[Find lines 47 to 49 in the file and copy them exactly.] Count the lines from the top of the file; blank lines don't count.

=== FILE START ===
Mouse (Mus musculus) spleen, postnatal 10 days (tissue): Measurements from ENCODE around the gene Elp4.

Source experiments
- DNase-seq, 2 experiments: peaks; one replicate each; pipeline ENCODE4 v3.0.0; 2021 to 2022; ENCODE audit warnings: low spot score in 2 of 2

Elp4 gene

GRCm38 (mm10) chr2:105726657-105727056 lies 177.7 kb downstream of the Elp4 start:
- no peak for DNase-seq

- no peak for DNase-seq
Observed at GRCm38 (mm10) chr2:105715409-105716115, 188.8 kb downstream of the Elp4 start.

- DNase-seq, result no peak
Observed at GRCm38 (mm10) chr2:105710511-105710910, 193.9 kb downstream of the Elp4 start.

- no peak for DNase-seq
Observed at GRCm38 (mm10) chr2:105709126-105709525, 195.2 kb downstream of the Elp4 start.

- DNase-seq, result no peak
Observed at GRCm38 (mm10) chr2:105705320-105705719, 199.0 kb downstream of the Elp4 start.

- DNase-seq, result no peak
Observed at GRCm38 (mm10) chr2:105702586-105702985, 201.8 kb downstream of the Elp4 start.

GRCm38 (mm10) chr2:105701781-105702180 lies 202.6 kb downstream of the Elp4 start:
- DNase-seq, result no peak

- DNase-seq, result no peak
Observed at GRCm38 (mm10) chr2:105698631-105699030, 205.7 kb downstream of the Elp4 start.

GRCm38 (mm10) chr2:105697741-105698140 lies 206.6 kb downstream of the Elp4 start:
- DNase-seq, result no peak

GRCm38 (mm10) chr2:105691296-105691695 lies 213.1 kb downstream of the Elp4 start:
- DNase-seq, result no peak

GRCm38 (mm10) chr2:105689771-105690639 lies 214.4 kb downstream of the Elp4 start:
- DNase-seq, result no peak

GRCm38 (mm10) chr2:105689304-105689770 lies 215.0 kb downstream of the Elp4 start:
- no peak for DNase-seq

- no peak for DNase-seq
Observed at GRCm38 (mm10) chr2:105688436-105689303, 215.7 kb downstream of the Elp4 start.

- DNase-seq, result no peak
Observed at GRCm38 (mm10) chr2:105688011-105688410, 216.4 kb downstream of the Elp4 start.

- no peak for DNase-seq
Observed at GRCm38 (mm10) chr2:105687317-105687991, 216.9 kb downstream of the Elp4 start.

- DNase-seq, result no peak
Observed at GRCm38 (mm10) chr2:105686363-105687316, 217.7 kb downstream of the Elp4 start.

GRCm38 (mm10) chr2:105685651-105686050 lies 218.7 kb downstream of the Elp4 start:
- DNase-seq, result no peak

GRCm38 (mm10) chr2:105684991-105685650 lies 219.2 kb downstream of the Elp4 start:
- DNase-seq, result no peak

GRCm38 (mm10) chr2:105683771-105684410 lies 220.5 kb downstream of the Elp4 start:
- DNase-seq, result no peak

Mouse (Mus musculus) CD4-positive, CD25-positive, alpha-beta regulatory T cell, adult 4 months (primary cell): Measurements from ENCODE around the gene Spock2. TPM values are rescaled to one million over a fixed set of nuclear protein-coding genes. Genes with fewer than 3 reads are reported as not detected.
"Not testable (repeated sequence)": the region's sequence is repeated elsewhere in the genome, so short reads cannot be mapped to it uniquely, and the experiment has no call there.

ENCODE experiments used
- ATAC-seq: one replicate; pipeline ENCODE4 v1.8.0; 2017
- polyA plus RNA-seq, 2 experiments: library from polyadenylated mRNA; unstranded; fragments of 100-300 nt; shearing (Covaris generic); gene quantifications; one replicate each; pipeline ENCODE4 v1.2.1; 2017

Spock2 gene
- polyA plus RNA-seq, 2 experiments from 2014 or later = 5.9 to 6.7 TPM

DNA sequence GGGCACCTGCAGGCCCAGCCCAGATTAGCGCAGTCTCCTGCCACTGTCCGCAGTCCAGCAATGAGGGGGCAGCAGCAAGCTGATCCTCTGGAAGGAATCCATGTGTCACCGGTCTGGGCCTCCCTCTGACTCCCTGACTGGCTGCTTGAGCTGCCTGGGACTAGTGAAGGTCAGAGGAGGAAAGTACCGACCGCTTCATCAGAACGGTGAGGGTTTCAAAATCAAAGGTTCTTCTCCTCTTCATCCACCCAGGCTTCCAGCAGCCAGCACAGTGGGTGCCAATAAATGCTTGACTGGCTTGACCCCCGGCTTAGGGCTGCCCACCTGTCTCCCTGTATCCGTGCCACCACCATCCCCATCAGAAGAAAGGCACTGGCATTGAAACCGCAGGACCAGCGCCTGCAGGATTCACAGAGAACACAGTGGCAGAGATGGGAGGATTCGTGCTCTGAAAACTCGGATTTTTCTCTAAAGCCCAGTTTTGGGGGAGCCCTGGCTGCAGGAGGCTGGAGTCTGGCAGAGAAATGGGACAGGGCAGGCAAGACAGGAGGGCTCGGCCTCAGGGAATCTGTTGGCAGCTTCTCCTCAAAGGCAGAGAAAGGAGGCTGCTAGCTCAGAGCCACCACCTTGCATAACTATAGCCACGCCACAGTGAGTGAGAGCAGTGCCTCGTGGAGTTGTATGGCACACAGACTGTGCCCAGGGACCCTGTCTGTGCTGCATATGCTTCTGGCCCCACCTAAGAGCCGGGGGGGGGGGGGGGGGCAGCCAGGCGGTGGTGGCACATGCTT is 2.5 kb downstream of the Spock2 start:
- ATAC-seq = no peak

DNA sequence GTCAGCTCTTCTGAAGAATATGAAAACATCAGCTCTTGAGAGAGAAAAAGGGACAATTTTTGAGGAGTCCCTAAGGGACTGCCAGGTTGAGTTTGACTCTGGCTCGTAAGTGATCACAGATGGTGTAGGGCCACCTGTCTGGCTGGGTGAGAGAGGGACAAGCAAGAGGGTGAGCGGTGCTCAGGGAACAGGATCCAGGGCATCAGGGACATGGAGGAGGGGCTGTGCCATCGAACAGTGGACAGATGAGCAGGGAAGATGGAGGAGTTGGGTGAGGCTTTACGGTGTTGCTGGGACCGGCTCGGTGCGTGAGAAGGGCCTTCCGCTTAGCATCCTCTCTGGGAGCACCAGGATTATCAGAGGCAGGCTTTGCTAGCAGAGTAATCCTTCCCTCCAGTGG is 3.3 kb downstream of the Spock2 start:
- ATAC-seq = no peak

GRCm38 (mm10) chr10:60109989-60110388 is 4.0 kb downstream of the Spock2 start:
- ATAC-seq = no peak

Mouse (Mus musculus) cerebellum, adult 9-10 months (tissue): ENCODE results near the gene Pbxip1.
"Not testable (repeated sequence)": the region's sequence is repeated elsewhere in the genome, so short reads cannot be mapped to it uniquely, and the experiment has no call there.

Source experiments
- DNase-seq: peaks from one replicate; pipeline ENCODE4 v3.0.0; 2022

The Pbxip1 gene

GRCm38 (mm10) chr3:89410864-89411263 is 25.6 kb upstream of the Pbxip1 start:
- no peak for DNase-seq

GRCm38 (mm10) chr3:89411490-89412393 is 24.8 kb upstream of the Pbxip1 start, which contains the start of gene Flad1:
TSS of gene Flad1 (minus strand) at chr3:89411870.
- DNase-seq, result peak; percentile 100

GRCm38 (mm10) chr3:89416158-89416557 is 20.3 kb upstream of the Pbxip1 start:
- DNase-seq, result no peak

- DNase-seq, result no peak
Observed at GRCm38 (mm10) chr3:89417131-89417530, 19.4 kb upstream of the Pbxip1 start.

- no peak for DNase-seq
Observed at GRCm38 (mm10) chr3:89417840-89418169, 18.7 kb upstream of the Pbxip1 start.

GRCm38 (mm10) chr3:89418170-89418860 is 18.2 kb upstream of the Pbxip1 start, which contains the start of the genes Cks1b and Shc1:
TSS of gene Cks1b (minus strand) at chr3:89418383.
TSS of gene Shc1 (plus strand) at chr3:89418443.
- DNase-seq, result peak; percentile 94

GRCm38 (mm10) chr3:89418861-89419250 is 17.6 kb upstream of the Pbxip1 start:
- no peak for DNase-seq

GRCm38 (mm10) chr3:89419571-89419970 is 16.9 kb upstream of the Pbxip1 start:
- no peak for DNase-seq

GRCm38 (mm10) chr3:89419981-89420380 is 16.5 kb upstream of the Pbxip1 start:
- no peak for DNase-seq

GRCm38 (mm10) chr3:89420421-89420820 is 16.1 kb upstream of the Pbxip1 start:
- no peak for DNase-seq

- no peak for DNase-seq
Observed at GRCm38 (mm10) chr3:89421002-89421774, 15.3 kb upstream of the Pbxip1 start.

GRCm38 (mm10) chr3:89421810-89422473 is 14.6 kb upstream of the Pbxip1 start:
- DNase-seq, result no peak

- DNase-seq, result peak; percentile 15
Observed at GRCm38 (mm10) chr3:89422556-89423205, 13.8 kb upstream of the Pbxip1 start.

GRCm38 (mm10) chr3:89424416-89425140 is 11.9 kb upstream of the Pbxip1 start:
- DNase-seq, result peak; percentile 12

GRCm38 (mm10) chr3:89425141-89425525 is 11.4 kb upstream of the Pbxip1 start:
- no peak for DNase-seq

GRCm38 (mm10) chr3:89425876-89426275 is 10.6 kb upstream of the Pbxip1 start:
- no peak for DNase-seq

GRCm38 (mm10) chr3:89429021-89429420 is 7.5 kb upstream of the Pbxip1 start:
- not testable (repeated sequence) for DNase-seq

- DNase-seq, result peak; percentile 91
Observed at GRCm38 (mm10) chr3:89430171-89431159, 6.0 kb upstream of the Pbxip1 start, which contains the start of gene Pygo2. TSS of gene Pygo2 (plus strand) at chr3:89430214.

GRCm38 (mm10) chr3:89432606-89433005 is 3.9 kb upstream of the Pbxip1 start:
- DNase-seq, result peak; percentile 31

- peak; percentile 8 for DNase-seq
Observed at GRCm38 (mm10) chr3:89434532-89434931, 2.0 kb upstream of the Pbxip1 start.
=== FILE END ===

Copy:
- polyA plus RNA-seq, 2 experiments: library from polyadenylated mRNA; unstranded; fragments of 100-300 nt; shearing (Covaris generic); gene quantifications; one replicate each; pipeline ENCODE4 v1.2.1; 2017

Spock2 gene
- polyA plus RNA-seq, 2 experiments from 2014 or later = 5.9 to 6.7 TPM